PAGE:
Yeah you are right. The equity piece is certainly not the critical piece in the larger scheme of things. To tell you the truth, I was also curious since I too am bootstrapping my company and was wondering how Sridhar was avoiding giving equity to his employees, particularly senior managers. But lets drop it for now.

Your larger point seems to be about doing social good using this rural hiring approach. This point about Indian employers committing to hiring from rural / poor high schools is also very interesting to me. The question it raises in mind is if such a model is the most efficient to do social good vs the alternative that companies like and Google have adopted (the 1% equity / time / profits model).

Anyway, none of this is suited to a blog-style discussion I suspect. So lets pick it up at some point in the future on the phone or over coffee.


Nimish Mehta Saturday, March 1, 2008 at 12:10 PM PT

Sridhar – thanks for the reply. I agree with your comments on private companies… good points. And your explanation of eliminating the requirements for credentials is very clear. I get it now.

I don’t agree with your point about confusing wealth creation with asset valuation but lets not debate here…

BTW I just signed up for Zoho CRM as a result of all this back and forth:-). It looks promising!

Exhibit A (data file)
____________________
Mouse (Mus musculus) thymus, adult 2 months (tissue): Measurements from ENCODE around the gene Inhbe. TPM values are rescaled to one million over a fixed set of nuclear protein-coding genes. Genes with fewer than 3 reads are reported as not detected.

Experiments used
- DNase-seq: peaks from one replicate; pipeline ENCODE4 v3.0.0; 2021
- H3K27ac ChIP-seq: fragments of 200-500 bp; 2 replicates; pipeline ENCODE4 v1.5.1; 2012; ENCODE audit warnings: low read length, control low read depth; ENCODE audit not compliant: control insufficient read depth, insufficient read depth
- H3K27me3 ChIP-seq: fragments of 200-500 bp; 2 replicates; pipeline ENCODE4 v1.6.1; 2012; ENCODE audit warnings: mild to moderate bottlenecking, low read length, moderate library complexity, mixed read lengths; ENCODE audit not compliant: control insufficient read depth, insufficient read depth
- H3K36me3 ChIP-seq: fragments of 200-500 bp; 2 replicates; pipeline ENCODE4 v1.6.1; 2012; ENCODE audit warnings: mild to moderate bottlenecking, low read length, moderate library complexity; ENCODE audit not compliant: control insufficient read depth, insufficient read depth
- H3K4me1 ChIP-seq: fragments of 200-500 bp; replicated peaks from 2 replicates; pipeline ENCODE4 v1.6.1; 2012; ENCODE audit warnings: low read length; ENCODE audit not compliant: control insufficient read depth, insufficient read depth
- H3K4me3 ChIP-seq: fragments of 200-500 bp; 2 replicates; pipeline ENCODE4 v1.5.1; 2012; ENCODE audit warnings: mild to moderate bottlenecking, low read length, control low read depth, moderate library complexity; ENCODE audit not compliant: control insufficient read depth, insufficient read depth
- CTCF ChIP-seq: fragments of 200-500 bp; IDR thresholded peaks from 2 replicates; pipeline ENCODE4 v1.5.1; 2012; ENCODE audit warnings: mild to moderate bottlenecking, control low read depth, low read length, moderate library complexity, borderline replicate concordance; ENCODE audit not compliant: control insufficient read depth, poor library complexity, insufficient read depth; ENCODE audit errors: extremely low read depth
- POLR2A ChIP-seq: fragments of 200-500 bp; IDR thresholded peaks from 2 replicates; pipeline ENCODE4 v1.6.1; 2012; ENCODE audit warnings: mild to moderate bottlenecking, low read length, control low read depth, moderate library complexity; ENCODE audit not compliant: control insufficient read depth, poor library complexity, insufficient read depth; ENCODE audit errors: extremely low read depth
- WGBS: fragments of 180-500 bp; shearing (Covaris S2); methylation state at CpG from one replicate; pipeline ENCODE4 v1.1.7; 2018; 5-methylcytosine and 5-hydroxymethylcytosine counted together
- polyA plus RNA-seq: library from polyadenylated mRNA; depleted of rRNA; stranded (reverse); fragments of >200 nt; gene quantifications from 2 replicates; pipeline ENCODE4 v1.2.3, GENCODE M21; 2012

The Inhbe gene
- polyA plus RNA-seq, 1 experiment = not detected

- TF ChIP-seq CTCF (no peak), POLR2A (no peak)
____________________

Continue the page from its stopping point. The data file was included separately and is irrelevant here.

Nimish Mehta Saturday, March 1, 2008 at 1:21 PM PT


Why just doing social good? I think it would be the way companies would stay competitive in the long run. By tapping into a workforce that would otherwise not be part of the system.

Instead of competing for the same set of people, and driving up their salaries, if the Indian companies started training “new” people, then the supply of trained workers would go up systematically, and keep the ridiculous salary hike rates and attrition rates in check.


Sramana Mitra Sunday, March 2, 2008 at 11:39 PM PT

It´s natural for the holders of the degrees to try to defend their salaries and guilds against what they see as the “threat of the degree-less”. What they fail to see is that in this new context becomes fashinable, the only way for them to keep their income that high is by starting their own companies. And like you said, most are just to “cushied” in their jobs to even think about that. I guess it puts them out of their comfort zone.

Rafael Monday, March 3, 2008 at 7:21 AM PT

Hi Sridhar,
You mentioned that SAS Institute is a private company. But, the level of benefits that SAS provides is worth more than giving a piece of stock.

I am sure you would know that their attrition rate is less than 3%. Please visit this link –

The reason I ask you this, is how do you manage to control attrition. You yourself have mentioned that in 3-4 years time it does not matter which engineering school the guy is from all that matters is the work experience.

How does that prevent your employees from jumping ship to other companies?